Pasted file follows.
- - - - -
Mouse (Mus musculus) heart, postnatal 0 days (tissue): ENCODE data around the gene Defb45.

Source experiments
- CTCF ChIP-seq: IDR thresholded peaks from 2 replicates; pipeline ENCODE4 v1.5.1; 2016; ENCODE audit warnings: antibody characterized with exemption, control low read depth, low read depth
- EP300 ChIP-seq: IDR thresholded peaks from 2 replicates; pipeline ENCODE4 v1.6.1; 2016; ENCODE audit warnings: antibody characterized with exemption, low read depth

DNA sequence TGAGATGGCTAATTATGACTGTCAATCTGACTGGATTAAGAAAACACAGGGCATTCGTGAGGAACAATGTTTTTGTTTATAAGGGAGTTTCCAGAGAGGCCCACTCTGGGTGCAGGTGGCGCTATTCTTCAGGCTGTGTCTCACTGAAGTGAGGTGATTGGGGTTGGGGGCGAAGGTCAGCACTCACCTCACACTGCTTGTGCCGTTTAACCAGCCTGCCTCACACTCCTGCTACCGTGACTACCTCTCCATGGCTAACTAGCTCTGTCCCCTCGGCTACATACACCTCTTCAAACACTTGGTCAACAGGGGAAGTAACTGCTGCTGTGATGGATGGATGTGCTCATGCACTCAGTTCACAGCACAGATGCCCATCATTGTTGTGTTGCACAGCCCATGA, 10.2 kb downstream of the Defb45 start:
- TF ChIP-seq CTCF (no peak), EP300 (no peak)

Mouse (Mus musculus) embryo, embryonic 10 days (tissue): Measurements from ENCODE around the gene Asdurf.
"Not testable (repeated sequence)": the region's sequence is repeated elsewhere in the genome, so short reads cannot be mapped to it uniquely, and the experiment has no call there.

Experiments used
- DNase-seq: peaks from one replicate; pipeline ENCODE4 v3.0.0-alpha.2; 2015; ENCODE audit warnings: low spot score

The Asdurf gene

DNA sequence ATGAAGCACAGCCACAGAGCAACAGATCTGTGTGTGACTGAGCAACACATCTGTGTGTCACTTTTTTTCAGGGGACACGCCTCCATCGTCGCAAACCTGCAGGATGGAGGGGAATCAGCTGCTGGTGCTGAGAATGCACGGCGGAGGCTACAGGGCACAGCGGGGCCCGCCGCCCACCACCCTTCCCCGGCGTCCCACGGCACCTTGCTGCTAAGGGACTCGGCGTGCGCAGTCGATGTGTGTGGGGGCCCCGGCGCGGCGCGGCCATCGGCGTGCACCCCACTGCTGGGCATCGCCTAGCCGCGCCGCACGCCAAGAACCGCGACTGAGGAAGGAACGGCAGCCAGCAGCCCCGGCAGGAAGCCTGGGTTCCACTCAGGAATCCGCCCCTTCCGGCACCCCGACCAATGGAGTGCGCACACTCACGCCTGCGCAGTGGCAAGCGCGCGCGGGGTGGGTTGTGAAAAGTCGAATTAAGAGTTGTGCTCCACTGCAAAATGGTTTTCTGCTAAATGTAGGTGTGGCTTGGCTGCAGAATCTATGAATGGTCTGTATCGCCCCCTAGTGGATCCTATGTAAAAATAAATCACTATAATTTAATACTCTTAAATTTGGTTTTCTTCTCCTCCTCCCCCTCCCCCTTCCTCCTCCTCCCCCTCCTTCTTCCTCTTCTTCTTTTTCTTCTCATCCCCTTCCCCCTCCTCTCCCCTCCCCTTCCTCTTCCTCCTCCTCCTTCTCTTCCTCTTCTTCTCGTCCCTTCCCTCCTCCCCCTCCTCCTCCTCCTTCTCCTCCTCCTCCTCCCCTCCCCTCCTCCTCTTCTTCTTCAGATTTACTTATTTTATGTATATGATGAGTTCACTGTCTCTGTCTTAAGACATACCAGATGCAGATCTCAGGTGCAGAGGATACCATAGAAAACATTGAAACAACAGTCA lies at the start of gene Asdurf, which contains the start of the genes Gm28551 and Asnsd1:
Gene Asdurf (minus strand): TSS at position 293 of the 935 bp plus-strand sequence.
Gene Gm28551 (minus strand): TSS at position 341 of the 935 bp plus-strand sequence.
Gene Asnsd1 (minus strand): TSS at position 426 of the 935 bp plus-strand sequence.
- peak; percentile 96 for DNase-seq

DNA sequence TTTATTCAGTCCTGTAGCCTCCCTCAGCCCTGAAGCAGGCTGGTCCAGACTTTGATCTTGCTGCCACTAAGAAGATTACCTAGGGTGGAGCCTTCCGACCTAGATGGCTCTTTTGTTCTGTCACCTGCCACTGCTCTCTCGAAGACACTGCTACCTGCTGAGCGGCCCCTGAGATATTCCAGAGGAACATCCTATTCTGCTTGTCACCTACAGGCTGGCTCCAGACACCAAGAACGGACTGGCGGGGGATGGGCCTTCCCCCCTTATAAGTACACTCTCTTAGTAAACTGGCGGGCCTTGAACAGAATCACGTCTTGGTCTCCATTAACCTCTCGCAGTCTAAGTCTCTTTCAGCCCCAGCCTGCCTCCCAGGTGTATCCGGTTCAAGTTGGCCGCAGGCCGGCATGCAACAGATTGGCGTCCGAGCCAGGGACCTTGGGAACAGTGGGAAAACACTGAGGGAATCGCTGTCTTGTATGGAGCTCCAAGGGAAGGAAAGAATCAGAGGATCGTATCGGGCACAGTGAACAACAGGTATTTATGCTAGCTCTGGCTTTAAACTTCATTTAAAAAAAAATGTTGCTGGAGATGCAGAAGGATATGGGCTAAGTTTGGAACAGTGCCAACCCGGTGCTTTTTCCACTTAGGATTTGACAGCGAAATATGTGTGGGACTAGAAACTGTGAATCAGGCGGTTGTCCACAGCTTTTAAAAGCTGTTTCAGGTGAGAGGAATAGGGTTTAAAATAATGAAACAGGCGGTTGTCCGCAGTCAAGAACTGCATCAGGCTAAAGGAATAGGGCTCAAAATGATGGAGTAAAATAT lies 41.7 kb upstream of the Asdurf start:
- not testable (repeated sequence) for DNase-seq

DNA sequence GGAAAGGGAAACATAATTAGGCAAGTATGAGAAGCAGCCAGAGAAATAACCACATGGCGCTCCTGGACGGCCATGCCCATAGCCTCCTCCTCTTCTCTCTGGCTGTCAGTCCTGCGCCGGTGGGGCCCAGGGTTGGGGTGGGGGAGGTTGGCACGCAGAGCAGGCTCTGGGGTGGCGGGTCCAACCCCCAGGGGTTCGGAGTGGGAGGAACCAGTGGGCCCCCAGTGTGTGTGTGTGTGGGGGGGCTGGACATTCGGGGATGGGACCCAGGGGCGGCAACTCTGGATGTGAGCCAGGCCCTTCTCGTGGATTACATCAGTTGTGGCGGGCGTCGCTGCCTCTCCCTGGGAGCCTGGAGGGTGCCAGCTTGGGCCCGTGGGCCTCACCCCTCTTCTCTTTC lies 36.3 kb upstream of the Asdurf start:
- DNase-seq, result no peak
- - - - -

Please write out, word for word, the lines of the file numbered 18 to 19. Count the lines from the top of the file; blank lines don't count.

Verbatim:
- not testable (repeated sequence) for DNase-seq

DNA sequence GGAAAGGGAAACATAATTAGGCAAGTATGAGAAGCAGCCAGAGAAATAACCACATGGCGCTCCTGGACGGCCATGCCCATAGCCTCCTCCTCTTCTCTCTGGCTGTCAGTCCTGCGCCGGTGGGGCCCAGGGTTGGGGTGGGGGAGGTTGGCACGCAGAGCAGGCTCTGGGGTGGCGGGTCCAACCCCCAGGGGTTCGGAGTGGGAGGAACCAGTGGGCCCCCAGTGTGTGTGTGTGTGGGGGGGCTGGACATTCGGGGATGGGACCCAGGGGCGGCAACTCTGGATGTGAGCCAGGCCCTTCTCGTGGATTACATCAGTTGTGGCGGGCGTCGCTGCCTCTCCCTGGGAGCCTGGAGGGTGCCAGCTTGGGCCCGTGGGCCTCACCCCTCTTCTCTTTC lies 36.3 kb upstream of the Asdurf start: